Review Paved Paradise – Review on FilmTotaal
Director: Karsten of Joy | Cast: Karsten de Vreugd, Hide Boersma | Time to play: 92 minutes | Year: 2022
You’ve probably seen him at a party or in a pub: that man who may not be an expert on something, but still has a lot to say about it. When someone else is speaking, he doesn’t listen but looks for a suitable moment to come back to himself. paved paradise it’s what you get when someone like that makes a documentary: the director likes to take aim with the camera and microphone, when it should be about the importance of our planet.
Something that’s organic sounds so much better, especially greener. Unfortunately, climate activists are wrong about that. Vegetarianism is a good solution, but otherwise organic is the worst form of farming because it absorbs much more nature than a normal farm. Filmmaker Karsten de Vreugd and expert Hidde Boersma demonstrate this and look for better solutions, which is very important as the Dutch government is increasingly considering organic.
According to many, the fact that the biological is not the solution is not a theory but a fact. You can tell that in twelve minutes in a fun way and without fuss on the YouTube channel Kurtzgesagt (Is meat really that bad?). Or in forty minutes through this documentary. Although it is twice as long, it repeats the message very often and has many interruptions because Hidde and Karsten really want to be funny.
In a documentary it is better to let your guest speak. De Vreug sometimes interrupts with questions, that’s allowed. But also with empty comments (“I love it!”) and as if he knew so much about it. His guests tolerate it out of courtesy, but luckily there is also someone who indicates that his comment is not an argument.
The tone that is set in the first few minutes is also dangerously clumsy. How stupid is our government and how stupid is this biological thing. It’s not inconceivable that conspiracy spreaders milk these images on social media, while the message is that farms really are a problem. Of course that’s not true somewhere, we need them for our food supply, but humanity keeps reproducing like rabbits. paved paradise He doesn’t deny it, but he doesn’t pay attention to it either.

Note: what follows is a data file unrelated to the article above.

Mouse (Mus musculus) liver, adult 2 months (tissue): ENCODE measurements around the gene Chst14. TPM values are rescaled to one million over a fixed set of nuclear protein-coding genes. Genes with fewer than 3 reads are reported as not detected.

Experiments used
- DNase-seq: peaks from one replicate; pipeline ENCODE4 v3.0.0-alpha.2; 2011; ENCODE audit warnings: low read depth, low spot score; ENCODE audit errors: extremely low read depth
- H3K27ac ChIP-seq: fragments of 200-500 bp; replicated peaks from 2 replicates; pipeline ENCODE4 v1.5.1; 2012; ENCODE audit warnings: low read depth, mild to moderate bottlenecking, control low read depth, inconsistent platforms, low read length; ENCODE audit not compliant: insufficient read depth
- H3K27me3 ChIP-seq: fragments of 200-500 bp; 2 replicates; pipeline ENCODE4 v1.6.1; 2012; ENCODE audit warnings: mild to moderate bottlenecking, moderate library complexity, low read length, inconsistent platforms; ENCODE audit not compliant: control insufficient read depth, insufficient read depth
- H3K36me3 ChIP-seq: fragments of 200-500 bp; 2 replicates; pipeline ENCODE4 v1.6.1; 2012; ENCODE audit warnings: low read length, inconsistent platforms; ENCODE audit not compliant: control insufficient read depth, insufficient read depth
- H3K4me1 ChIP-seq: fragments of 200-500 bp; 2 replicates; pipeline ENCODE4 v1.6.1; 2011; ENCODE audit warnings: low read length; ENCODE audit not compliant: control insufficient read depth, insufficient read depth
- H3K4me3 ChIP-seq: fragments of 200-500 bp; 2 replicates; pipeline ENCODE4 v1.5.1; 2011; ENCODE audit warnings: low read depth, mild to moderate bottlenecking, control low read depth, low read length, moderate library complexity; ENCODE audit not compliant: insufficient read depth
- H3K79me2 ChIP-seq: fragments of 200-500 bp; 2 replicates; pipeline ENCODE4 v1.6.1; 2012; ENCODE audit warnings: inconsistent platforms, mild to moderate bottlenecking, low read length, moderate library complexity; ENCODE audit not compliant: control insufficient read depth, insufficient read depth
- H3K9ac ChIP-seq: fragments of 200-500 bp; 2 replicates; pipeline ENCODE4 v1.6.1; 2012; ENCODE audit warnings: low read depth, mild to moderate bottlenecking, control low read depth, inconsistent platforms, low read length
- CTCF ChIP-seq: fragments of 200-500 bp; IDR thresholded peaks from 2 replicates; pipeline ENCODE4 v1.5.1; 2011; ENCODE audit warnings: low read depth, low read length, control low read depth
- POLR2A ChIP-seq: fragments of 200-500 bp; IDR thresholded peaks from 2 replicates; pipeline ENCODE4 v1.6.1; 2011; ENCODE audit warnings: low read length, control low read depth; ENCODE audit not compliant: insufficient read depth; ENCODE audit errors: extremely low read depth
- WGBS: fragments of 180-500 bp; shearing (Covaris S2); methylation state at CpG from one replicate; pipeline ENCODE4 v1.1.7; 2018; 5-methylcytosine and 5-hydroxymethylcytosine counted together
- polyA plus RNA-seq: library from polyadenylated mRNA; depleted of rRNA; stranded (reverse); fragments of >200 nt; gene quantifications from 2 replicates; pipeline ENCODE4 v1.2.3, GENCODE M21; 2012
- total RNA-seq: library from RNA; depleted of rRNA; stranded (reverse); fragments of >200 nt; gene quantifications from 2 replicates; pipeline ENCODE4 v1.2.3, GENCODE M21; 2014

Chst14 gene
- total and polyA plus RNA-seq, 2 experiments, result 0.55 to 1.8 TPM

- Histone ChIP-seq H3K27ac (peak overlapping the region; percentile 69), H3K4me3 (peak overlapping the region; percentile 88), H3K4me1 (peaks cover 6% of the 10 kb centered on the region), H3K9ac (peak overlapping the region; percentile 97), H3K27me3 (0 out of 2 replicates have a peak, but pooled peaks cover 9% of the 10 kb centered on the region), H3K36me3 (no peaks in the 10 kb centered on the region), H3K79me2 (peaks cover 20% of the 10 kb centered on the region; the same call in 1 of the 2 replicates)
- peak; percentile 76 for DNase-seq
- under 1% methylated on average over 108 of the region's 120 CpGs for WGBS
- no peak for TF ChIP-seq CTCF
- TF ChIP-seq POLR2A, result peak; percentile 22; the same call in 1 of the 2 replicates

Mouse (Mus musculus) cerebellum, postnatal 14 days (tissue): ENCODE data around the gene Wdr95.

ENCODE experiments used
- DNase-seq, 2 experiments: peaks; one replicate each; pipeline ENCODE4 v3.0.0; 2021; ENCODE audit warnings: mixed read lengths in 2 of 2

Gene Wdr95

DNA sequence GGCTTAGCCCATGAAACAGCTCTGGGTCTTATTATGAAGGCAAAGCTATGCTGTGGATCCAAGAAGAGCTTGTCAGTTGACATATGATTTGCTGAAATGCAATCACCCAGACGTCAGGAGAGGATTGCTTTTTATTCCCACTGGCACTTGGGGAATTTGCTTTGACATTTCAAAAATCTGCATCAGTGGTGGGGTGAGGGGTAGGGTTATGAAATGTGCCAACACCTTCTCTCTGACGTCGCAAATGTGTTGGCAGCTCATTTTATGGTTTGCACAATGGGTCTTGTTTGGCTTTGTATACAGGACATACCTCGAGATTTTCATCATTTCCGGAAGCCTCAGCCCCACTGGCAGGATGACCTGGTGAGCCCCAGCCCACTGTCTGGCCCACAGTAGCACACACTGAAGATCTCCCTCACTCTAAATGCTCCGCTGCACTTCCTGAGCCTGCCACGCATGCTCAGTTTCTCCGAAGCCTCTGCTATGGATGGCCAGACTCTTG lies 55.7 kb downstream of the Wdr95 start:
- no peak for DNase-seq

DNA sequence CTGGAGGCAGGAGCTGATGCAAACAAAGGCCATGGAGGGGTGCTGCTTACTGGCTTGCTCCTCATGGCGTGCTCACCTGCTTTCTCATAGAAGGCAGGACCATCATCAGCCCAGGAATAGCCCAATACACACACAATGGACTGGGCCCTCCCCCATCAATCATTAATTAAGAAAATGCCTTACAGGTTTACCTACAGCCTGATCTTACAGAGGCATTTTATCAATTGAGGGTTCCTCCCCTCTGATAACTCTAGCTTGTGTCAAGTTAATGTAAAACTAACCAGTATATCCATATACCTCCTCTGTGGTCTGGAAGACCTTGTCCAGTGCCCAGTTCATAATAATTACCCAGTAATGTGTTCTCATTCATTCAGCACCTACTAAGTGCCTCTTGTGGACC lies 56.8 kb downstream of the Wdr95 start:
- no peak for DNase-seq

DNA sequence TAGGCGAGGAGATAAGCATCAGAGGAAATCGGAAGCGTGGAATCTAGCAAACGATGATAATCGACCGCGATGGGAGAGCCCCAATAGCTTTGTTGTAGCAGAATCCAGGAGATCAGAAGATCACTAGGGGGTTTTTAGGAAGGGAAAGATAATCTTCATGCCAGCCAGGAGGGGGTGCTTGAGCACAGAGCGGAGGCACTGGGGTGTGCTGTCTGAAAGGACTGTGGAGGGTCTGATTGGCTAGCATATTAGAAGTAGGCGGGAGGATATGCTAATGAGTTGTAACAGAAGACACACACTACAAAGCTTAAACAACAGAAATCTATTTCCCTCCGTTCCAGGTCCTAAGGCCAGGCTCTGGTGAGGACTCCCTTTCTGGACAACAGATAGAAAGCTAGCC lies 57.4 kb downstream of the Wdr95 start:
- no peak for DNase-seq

After forty minutes, the documentary finally breaks free of the repetitive message about organic farming and creates more space for possible solutions. They have to come from people higher up. Karsten and Hidde have certainly done their best to grab someone from above and start a conversation with them, but it’s heartbreaking to see them make no progress. Only a man from the European Parliament speaks to you. He totally agrees with them, but unfortunately shares that he also finds walls everywhere.
For the two gentlemen, the conclusion is in Costa Rica. In the 1980s, that country had a ‘young’ president whose government was not made up of old politicians, but rather fresher people with expertise in their field. This ensured that nature acquired financial value and changed the entire mentality of the population: a tree went from being useless to being valuable. Costa Rica has been an economically stable country for many years.
paved paradise loses points for style and insincerity. A man sings while playing the guitar. A wider shot reveals that the creators deliberately placed it there to forcefully capture a beautiful moment. In that sense, the documentary is extremely staged. The jokes are also put very deliberately. Every once in a while it feels like a fashion influencer has been given a bag of money to do something about an issue they care about.
Also half a point less for sound editing. Here and there, music and voice play asynchronously, creating an echo effect. Half a point more for the beautiful images of the virgin jungle in Costa Rica, and the fact that the documentary shares an important message in a twisted way: we are heading towards a destruction that we ourselves cause. And only we can change that by making it clear that we are willing to compromise.